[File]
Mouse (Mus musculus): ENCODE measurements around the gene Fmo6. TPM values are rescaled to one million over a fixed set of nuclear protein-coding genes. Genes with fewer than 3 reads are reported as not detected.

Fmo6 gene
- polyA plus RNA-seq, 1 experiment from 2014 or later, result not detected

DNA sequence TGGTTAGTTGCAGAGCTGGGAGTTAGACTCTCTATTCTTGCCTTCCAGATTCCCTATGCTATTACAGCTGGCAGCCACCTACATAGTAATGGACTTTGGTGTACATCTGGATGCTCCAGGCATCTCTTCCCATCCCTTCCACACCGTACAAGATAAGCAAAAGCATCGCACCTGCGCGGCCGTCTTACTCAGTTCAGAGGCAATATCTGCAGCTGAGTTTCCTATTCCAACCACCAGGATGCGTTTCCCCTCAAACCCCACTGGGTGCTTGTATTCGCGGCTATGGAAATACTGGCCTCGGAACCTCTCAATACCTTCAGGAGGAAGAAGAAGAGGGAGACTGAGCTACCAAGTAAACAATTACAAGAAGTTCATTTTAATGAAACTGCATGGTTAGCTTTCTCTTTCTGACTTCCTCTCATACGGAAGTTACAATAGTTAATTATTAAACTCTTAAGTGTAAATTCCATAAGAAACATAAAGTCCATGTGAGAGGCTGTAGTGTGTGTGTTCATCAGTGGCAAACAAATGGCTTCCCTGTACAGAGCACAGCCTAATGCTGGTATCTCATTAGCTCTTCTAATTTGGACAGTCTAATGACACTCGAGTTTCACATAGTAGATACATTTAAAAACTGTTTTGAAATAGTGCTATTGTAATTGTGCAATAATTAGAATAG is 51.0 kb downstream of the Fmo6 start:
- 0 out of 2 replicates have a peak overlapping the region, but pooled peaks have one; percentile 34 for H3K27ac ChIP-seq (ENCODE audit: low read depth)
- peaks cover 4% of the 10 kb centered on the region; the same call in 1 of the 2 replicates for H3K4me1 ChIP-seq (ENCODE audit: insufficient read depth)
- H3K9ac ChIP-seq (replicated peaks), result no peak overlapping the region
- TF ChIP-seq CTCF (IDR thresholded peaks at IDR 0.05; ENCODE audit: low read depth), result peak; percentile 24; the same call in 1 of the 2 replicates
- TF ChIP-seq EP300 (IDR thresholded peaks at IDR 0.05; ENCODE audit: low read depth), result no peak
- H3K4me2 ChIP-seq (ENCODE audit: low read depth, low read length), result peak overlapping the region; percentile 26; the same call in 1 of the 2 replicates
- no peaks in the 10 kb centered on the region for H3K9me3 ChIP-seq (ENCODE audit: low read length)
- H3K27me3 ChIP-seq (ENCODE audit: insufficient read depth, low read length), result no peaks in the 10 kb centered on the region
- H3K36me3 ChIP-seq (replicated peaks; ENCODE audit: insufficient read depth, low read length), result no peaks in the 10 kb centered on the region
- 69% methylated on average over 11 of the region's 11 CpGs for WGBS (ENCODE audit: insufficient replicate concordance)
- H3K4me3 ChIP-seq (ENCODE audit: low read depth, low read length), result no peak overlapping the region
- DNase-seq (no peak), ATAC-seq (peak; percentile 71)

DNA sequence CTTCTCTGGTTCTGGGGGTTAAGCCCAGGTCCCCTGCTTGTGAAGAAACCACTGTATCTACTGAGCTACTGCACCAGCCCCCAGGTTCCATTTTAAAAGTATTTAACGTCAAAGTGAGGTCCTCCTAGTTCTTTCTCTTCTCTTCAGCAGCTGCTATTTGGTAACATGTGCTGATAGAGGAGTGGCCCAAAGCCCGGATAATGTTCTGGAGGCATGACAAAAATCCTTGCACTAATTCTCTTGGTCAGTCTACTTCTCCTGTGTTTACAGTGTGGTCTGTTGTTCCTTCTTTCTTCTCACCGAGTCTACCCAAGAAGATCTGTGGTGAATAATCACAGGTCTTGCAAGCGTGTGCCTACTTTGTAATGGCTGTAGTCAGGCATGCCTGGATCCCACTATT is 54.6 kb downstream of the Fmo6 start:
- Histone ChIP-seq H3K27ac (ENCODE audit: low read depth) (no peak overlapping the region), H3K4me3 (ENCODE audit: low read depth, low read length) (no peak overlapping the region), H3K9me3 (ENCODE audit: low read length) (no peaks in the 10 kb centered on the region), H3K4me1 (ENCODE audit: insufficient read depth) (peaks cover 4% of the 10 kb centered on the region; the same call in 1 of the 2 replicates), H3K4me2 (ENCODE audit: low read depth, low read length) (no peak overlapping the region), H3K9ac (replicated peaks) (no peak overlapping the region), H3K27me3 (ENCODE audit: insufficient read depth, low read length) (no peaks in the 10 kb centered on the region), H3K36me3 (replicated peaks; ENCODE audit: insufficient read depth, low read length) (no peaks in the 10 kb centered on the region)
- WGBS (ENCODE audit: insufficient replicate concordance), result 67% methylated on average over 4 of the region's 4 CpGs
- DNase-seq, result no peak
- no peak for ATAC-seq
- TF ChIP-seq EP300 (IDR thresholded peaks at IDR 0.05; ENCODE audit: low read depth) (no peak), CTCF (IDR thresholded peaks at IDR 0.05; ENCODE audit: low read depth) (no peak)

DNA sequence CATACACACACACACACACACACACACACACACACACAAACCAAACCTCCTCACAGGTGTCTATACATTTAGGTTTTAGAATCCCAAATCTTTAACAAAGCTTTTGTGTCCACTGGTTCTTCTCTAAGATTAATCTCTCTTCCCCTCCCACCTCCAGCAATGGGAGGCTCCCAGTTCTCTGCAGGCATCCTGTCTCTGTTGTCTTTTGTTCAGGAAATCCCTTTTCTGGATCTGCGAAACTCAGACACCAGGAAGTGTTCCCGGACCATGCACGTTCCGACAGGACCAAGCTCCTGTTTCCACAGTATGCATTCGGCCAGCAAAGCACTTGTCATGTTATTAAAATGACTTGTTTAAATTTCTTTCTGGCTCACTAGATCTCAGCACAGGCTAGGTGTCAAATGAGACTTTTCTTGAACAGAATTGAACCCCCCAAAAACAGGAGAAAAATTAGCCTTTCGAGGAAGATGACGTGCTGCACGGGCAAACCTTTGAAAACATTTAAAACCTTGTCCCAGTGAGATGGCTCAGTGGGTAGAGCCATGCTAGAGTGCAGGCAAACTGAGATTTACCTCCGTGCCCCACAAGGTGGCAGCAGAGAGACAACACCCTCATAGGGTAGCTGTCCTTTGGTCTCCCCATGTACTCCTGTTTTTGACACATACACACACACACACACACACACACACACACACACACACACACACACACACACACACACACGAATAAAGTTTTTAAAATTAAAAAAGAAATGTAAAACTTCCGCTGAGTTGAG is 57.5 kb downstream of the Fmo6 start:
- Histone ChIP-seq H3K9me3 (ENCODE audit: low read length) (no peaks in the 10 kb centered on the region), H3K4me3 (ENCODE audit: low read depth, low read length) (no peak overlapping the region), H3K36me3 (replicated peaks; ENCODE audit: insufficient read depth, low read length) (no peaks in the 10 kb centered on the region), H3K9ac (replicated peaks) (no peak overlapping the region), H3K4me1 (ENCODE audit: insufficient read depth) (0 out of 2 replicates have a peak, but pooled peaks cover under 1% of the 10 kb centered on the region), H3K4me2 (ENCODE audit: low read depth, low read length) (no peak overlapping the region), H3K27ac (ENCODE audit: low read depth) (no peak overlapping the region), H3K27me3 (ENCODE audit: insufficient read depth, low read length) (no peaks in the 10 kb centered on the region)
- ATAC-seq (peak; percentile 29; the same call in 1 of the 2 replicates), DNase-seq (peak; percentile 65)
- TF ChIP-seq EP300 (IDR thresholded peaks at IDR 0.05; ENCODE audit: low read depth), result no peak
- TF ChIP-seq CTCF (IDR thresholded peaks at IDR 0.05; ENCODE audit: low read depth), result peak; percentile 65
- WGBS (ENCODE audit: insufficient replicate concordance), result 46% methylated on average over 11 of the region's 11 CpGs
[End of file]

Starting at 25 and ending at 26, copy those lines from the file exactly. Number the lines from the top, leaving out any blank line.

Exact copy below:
- ATAC-seq (peak; percentile 29; the same call in 1 of the 2 replicates), DNase-seq (peak; percentile 65)
- TF ChIP-seq EP300 (IDR thresholded peaks at IDR 0.05; ENCODE audit: low read depth), result no peak